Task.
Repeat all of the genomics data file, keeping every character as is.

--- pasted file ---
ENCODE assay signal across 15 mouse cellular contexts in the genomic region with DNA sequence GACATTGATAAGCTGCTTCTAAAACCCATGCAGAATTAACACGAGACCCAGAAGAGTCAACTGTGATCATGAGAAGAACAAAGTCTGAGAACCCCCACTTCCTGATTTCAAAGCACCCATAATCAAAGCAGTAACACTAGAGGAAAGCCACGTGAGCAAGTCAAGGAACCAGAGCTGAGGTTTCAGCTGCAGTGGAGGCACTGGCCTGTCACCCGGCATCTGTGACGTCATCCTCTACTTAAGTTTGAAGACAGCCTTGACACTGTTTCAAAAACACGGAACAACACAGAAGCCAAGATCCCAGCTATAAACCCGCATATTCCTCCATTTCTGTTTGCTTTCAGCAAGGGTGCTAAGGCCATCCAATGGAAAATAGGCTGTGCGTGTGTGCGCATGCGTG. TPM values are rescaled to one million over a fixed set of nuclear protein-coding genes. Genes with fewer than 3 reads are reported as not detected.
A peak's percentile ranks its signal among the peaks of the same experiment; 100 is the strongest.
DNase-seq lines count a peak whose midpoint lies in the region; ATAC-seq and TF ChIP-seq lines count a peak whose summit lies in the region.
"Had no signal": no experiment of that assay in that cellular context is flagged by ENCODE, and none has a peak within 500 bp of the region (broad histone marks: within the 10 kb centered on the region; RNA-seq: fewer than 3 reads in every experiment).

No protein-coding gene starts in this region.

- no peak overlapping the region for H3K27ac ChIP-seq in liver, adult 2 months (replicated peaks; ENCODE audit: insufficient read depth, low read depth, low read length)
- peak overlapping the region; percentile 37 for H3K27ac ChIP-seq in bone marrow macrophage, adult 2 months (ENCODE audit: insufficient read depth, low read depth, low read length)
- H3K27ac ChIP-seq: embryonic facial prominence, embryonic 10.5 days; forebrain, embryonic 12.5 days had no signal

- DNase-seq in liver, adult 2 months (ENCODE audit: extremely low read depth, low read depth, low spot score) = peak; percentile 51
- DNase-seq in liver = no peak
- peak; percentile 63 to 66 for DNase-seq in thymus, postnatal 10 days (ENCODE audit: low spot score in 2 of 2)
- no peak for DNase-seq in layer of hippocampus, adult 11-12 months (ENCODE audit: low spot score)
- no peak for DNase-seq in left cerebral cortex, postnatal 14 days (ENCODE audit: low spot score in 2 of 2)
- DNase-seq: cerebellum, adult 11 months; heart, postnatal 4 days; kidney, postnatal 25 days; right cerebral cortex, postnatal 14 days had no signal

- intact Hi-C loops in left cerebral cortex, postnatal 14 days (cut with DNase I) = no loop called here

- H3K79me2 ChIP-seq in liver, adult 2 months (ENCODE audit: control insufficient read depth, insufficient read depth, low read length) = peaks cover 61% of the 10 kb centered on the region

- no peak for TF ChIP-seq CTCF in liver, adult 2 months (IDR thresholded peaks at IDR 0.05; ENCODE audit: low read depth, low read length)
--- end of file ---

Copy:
ENCODE assay signal across 15 mouse cellular contexts in the genomic region with DNA sequence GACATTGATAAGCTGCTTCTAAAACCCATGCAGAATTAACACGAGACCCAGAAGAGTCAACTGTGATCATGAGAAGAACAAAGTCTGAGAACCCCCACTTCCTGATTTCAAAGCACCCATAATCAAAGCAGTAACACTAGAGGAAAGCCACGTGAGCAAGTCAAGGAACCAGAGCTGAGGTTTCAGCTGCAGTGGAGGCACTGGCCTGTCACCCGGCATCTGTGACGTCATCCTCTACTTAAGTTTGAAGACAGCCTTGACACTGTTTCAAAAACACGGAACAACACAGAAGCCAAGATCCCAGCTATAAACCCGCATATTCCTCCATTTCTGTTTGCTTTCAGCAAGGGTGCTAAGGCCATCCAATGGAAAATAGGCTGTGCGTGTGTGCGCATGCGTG. TPM values are rescaled to one million over a fixed set of nuclear protein-coding genes. Genes with fewer than 3 reads are reported as not detected.
A peak's percentile ranks its signal among the peaks of the same experiment; 100 is the strongest.
DNase-seq lines count a peak whose midpoint lies in the region; ATAC-seq and TF ChIP-seq lines count a peak whose summit lies in the region.
"Had no signal": no experiment of that assay in that cellular context is flagged by ENCODE, and none has a peak within 500 bp of the region (broad histone marks: within the 10 kb centered on the region; RNA-seq: fewer than 3 reads in every experiment).

No protein-coding gene starts in this region.

- no peak overlapping the region for H3K27ac ChIP-seq in liver, adult 2 months (replicated peaks; ENCODE audit: insufficient read depth, low read depth, low read length)
- peak overlapping the region; percentile 37 for H3K27ac ChIP-seq in bone marrow macrophage, adult 2 months (ENCODE audit: insufficient read depth, low read depth, low read length)
- H3K27ac ChIP-seq: embryonic facial prominence, embryonic 10.5 days; forebrain, embryonic 12.5 days had no signal

- DNase-seq in liver, adult 2 months (ENCODE audit: extremely low read depth, low read depth, low spot score) = peak; percentile 51
- DNase-seq in liver = no peak
- peak; percentile 63 to 66 for DNase-seq in thymus, postnatal 10 days (ENCODE audit: low spot score in 2 of 2)
- no peak for DNase-seq in layer of hippocampus, adult 11-12 months (ENCODE audit: low spot score)
- no peak for DNase-seq in left cerebral cortex, postnatal 14 days (ENCODE audit: low spot score in 2 of 2)
- DNase-seq: cerebellum, adult 11 months; heart, postnatal 4 days; kidney, postnatal 25 days; right cerebral cortex, postnatal 14 days had no signal

- intact Hi-C loops in left cerebral cortex, postnatal 14 days (cut with DNase I) = no loop called here

- H3K79me2 ChIP-seq in liver, adult 2 months (ENCODE audit: control insufficient read depth, insufficient read depth, low read length) = peaks cover 61% of the 10 kb centered on the region

- no peak for TF ChIP-seq CTCF in liver, adult 2 months (IDR thresholded peaks at IDR 0.05; ENCODE audit: low read depth, low read length)